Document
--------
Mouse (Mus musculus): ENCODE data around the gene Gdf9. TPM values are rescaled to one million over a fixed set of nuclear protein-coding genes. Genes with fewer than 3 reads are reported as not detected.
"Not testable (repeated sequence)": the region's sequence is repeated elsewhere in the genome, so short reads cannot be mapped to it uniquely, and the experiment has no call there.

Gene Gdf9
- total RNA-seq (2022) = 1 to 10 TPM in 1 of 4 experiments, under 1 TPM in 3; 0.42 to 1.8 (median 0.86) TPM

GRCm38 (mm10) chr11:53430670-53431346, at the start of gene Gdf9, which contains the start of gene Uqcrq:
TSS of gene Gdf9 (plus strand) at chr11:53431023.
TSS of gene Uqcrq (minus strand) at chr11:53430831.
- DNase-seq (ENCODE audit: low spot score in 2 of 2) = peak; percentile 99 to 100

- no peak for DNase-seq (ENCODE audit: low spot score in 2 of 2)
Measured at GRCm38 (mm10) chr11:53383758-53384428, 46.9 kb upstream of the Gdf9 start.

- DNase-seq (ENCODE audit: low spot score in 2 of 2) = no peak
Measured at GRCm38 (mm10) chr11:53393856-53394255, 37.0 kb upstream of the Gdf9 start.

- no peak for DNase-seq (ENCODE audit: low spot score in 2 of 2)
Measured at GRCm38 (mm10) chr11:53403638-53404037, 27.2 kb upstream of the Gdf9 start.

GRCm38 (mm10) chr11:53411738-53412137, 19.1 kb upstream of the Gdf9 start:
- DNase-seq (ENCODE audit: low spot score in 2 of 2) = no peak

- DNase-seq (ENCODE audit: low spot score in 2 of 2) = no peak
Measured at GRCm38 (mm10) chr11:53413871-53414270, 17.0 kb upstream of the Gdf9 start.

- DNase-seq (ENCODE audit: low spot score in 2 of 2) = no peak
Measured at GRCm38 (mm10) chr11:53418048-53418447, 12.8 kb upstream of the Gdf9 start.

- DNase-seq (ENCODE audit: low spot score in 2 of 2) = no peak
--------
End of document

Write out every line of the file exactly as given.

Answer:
Mouse (Mus musculus): ENCODE data around the gene Gdf9. TPM values are rescaled to one million over a fixed set of nuclear protein-coding genes. Genes with fewer than 3 reads are reported as not detected.
"Not testable (repeated sequence)": the region's sequence is repeated elsewhere in the genome, so short reads cannot be mapped to it uniquely, and the experiment has no call there.

Gene Gdf9
- total RNA-seq (2022) = 1 to 10 TPM in 1 of 4 experiments, under 1 TPM in 3; 0.42 to 1.8 (median 0.86) TPM

GRCm38 (mm10) chr11:53430670-53431346, at the start of gene Gdf9, which contains the start of gene Uqcrq:
TSS of gene Gdf9 (plus strand) at chr11:53431023.
TSS of gene Uqcrq (minus strand) at chr11:53430831.
- DNase-seq (ENCODE audit: low spot score in 2 of 2) = peak; percentile 99 to 100

- no peak for DNase-seq (ENCODE audit: low spot score in 2 of 2)
Measured at GRCm38 (mm10) chr11:53383758-53384428, 46.9 kb upstream of the Gdf9 start.

- DNase-seq (ENCODE audit: low spot score in 2 of 2) = no peak
Measured at GRCm38 (mm10) chr11:53393856-53394255, 37.0 kb upstream of the Gdf9 start.

- no peak for DNase-seq (ENCODE audit: low spot score in 2 of 2)
Measured at GRCm38 (mm10) chr11:53403638-53404037, 27.2 kb upstream of the Gdf9 start.

GRCm38 (mm10) chr11:53411738-53412137, 19.1 kb upstream of the Gdf9 start:
- DNase-seq (ENCODE audit: low spot score in 2 of 2) = no peak

- DNase-seq (ENCODE audit: low spot score in 2 of 2) = no peak
Measured at GRCm38 (mm10) chr11:53413871-53414270, 17.0 kb upstream of the Gdf9 start.

- DNase-seq (ENCODE audit: low spot score in 2 of 2) = no peak
Measured at GRCm38 (mm10) chr11:53418048-53418447, 12.8 kb upstream of the Gdf9 start.

- DNase-seq (ENCODE audit: low spot score in 2 of 2) = no peak